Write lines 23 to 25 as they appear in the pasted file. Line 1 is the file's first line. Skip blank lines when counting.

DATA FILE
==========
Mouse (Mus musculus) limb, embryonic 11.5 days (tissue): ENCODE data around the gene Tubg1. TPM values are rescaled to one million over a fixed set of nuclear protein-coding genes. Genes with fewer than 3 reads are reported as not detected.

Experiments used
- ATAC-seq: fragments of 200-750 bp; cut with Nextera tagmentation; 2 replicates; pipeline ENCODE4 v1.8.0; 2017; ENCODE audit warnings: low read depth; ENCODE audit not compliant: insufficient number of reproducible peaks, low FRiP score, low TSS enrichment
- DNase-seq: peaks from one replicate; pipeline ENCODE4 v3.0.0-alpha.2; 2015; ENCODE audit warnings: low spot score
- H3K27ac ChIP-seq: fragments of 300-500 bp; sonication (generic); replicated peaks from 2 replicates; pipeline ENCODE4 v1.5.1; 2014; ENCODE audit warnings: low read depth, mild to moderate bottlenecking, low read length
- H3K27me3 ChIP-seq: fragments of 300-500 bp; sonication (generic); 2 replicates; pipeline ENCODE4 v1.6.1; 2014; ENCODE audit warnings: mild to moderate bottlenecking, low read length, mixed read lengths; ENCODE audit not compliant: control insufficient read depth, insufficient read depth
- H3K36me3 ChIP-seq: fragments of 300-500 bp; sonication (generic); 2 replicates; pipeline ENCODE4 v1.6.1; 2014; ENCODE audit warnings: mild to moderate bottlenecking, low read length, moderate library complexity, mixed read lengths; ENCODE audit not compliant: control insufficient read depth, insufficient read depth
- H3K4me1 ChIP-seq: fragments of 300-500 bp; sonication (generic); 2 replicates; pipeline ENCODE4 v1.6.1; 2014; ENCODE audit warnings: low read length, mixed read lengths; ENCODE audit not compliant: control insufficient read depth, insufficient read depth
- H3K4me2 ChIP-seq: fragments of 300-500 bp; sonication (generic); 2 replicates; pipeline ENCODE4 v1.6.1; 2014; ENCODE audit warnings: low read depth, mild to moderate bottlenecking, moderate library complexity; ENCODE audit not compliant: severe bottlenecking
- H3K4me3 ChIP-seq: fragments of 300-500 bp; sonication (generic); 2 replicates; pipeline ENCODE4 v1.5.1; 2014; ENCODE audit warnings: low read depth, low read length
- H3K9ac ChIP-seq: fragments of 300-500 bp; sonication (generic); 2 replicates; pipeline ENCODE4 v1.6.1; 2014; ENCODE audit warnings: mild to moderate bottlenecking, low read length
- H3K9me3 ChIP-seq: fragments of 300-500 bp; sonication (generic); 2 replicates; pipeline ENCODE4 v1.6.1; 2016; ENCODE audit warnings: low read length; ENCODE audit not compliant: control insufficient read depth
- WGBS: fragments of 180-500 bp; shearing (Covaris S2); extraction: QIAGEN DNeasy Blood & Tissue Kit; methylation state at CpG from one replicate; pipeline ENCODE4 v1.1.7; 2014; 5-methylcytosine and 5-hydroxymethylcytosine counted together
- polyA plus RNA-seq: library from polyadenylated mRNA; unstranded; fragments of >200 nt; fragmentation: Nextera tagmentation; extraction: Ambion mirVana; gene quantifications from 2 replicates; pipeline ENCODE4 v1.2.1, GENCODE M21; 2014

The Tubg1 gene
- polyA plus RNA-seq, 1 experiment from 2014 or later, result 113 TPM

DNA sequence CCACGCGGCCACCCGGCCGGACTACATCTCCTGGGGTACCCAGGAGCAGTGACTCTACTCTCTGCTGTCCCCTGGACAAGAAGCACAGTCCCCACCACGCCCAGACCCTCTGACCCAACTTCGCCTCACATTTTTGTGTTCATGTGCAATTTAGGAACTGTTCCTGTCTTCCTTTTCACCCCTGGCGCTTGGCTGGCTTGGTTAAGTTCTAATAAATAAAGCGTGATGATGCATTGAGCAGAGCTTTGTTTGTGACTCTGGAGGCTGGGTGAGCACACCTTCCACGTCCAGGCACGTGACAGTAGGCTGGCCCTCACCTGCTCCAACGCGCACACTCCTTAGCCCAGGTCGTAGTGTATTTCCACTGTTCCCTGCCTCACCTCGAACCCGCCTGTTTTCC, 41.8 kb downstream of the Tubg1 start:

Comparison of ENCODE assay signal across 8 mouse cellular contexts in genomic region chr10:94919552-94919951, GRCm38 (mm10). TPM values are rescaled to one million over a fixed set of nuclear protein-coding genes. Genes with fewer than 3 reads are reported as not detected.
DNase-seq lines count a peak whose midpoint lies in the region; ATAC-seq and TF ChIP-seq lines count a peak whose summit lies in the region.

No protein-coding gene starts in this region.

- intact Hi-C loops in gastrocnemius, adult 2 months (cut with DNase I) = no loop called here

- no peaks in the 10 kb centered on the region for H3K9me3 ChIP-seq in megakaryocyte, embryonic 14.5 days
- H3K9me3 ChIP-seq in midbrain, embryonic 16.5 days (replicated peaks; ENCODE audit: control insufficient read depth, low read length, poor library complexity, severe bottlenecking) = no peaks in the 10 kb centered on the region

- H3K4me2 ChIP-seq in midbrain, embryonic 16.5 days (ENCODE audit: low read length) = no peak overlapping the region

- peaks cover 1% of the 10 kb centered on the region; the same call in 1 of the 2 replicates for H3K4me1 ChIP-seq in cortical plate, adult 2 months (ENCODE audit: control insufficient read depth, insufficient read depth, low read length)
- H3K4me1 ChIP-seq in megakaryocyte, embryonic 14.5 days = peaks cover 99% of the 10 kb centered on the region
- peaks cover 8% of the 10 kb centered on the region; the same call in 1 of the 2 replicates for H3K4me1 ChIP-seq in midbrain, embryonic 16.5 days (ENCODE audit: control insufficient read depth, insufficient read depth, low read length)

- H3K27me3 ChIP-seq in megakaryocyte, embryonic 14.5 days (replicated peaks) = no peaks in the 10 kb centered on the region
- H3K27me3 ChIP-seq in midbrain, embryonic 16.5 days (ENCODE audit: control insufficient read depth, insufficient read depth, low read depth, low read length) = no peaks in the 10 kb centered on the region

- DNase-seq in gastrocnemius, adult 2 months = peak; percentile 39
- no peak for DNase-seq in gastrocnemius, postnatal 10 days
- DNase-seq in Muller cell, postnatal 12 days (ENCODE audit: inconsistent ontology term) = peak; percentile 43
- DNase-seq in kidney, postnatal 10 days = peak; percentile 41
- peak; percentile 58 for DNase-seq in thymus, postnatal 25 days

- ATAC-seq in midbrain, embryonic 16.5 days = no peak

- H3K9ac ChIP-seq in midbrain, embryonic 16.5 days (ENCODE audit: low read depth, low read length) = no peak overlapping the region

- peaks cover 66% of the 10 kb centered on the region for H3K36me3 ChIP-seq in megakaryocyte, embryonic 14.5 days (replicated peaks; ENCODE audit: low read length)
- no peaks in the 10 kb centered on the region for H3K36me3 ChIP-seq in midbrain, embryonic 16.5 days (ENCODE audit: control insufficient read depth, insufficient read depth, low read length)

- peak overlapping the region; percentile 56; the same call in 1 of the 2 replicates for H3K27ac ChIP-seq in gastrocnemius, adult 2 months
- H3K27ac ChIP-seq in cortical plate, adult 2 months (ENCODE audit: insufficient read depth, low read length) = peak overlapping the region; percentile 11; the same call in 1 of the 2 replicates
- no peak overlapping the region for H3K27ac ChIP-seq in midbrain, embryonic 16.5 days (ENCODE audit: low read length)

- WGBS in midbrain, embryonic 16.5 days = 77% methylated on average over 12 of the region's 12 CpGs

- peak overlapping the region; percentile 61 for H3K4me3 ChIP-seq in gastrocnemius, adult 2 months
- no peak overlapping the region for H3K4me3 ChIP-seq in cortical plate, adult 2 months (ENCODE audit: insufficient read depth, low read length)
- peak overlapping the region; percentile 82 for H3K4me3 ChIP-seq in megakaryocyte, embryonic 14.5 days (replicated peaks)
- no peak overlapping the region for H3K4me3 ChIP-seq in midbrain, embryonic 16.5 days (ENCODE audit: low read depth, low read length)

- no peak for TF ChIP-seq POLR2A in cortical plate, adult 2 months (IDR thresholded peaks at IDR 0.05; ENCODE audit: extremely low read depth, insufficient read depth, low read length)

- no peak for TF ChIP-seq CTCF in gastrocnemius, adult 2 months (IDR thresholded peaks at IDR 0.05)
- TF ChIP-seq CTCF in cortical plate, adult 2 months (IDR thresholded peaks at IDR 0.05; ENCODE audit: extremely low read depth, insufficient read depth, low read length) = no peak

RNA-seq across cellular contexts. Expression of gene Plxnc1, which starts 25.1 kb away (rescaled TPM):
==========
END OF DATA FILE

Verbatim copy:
- H3K9me3 ChIP-seq in midbrain, embryonic 16.5 days (replicated peaks; ENCODE audit: control insufficient read depth, low read length, poor library complexity, severe bottlenecking) = no peaks in the 10 kb centered on the region

- H3K4me2 ChIP-seq in midbrain, embryonic 16.5 days (ENCODE audit: low read length) = no peak overlapping the region

- peaks cover 1% of the 10 kb centered on the region; the same call in 1 of the 2 replicates for H3K4me1 ChIP-seq in cortical plate, adult 2 months (ENCODE audit: control insufficient read depth, insufficient read depth, low read length)